The New Barnes Foundation
by Min Derry2025 Benjamin Franklin Parkway Philadelphia, PA 19130 visit site>
I have to admit that up until the Barnes moved to its new location at the Ben Franklin Parkway, a visit to its old mansion was not at the top of my kids’ activity list. That’s because the original Mansion, in all of its glory and splendor, was not really suited for my lovely, verbal-social-tactile-kinesthetically tempered 3 year old as far as the nature and layout of the building and the limited family oriented activities previously offered. In fact, she would probably have enjoyed running around the arboretum grounds instead!
In May 2012; however, the Barnes reopened with a complete makeover in its impressive contemporary-modernistic and minimalist building, and it’s not afraid of showing it off nestled at the heart of the Ben Franklin Parkway. It has become an in your face artistic force to be contended with in the Philadelphia Museum area; with sleeves rolled up and indicator finger beckoning you to approach and dare to be dazzled by the entire menu of family and children’s programs that it now offers (http://www.barnesfoundation.org/education/families).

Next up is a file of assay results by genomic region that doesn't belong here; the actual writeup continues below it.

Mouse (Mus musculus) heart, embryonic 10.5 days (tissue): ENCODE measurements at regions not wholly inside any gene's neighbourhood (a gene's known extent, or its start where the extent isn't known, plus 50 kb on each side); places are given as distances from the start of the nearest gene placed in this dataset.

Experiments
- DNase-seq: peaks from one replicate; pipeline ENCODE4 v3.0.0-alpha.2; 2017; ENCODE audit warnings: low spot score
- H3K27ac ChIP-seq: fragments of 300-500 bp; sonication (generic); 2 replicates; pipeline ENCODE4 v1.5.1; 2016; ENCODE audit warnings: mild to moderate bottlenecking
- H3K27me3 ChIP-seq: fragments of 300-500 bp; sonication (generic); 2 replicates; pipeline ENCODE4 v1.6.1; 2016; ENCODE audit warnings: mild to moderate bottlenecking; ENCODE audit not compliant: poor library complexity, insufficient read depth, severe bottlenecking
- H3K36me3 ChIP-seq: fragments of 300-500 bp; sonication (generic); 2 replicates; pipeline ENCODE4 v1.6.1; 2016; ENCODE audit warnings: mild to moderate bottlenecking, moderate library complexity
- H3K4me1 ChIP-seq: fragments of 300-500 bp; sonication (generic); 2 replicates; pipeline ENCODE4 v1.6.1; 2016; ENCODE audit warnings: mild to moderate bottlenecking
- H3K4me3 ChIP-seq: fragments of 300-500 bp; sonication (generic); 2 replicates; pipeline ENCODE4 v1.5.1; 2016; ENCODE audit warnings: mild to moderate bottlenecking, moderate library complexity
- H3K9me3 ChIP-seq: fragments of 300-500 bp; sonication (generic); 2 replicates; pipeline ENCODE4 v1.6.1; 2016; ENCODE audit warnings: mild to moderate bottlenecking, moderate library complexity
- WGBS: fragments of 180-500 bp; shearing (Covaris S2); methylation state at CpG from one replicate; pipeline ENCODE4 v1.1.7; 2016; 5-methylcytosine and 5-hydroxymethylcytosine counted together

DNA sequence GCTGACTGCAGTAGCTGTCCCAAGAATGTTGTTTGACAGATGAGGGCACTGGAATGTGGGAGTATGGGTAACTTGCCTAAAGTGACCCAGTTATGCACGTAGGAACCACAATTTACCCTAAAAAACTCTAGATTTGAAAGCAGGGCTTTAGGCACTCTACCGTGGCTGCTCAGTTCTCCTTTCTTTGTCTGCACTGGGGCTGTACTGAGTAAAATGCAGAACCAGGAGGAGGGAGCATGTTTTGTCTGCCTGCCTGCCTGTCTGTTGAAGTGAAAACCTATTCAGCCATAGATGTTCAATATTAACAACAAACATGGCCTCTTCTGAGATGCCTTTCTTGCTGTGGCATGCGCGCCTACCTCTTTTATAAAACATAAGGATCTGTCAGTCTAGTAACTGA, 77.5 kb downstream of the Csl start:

My 3 year old, 6 month old and I decided to try their ARTime Storytime first. With some trepidation, because while my 3 year old has no problems sitting on my lap for well over an hour in the comfort and privacy of our home - devouring book after book – sitting quietly and still on the floor of a public library or bookstore for read aloud storytime has proven to be challenge. She has the energy to turn a simple unsuspecting group of toddlers into a ring-around-the-roses sing along while spinning the kind reader dizzily at the center of the circle in no more than a few minutes! But hey, this is The Barnes Foundation, in a spectacular building, and what better way to infuse my love of the arts with my children’s literary and art enrichment than with storytime at the Barnes?
The Barnes is triangulated by the Ben Franklin Parkway, Philadelphia Public Library (Main Branch) and Whole Foods (think multi-tasking snack/meal and/or grocery shopping). You can find street parking if you leave yourself enough time, or limited spaces in their own parking lot (across from Whole Foods). Parking costs $15 on their site, but it’s validated for 4 hours. The building and campus alone are worth a trip in order to experience the architecture, but once you arrive with your little ones in tote, the “passageway” experience into the kids’ program room in the basement can be a little daunting for toddlers. Through the eyes of a 3 year old, the atmosphere could appear impressive at best, but possibly stoic, dim and intimidating. The crowd is the usual “kinda” lost traveling visitors and the membership “regulars.” Either way, art connoisseurs at the Barnes can be a more experienced and worldly crowd, which to our delight, often tend to embrace children, so there were enough oohs, ahhs, and giggles to encourage us along as we descended in the spacious elevator down to our designated room situated across from the gift shop.